Ms. Lappe is clearly a strong advocate for the organic farming revolution.  I hope that she is successful in her quest.  I am pessimistic, however, as I think there are far too many corporate, big money interests in play for this kind of effort to take place peacefully.  Eventually, all farming will be organic, there is no other long term option.  But until we have run up against the wall of hydrocarbon scarcity, we will be stuck with the system that is preferred by the power brokers.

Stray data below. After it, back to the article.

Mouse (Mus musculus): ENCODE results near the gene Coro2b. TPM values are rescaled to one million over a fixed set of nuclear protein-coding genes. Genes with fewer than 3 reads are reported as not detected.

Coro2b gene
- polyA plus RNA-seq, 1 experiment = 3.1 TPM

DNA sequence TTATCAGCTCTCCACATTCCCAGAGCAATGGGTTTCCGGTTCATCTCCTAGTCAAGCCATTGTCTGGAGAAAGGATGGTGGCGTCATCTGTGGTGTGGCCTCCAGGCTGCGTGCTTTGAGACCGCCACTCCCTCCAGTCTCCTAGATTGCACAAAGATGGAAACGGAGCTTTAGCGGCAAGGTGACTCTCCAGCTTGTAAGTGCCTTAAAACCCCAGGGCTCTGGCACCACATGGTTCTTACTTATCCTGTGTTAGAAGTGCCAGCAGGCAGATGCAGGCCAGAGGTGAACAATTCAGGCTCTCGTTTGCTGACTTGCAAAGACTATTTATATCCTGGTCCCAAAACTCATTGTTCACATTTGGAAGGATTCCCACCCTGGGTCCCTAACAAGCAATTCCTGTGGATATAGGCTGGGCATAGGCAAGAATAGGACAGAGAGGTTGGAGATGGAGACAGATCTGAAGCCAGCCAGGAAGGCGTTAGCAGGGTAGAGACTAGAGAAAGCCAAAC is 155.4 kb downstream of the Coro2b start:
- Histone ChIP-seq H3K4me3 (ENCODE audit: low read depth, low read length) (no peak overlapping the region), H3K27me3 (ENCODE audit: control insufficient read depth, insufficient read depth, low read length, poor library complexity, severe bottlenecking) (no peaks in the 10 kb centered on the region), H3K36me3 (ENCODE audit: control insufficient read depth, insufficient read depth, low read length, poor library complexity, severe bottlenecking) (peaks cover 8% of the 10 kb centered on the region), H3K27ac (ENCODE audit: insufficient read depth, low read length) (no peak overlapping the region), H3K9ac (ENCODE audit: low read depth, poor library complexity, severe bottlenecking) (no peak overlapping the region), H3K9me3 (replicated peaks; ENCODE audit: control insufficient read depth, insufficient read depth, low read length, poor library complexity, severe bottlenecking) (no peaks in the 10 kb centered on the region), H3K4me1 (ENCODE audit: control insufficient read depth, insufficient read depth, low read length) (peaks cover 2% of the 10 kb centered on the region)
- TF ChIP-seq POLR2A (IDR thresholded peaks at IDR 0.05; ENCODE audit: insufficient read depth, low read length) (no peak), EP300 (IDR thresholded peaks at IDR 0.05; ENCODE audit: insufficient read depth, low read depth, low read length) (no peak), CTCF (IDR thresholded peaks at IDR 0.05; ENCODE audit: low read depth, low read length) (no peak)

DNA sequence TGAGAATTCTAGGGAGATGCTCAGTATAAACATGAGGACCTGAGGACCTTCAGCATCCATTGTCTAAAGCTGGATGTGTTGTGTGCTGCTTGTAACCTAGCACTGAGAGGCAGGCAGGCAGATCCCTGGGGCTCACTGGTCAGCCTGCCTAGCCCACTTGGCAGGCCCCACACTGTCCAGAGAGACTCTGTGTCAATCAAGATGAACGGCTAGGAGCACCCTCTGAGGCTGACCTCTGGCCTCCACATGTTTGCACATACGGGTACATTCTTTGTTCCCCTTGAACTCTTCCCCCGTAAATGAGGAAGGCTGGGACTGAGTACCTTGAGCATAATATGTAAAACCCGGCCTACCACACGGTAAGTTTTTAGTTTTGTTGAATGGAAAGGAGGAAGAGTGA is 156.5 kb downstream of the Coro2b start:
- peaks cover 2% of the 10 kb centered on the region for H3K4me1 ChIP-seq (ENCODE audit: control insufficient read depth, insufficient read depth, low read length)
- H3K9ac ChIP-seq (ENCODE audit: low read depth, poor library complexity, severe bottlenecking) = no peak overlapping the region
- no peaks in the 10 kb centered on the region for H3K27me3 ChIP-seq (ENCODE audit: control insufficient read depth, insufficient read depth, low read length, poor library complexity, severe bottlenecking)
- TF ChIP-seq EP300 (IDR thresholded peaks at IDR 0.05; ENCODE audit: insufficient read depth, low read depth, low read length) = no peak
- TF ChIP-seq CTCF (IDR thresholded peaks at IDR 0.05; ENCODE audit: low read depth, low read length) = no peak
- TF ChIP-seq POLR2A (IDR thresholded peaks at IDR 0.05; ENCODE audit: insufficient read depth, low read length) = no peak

Monday, October 18, 2010

Thinking about Sustainable Behavior

I accept peak oil as a fact. Having done that, I am forced to concede many other consequences that must surely follow. One of those consequences is a future of significantly reduced consumption for everyone. That follows both because the production of consumer goods will be limited directly by energy constraints and also because we will be spending a greater share of our resources in acquiring the energy sources and thus will have less to direct towards the consumption of other things. Here in the U. S. that reality will be particularly jolting since our per capita level of consumption is so high compared to the average world consumption and is treated as a social entitlement.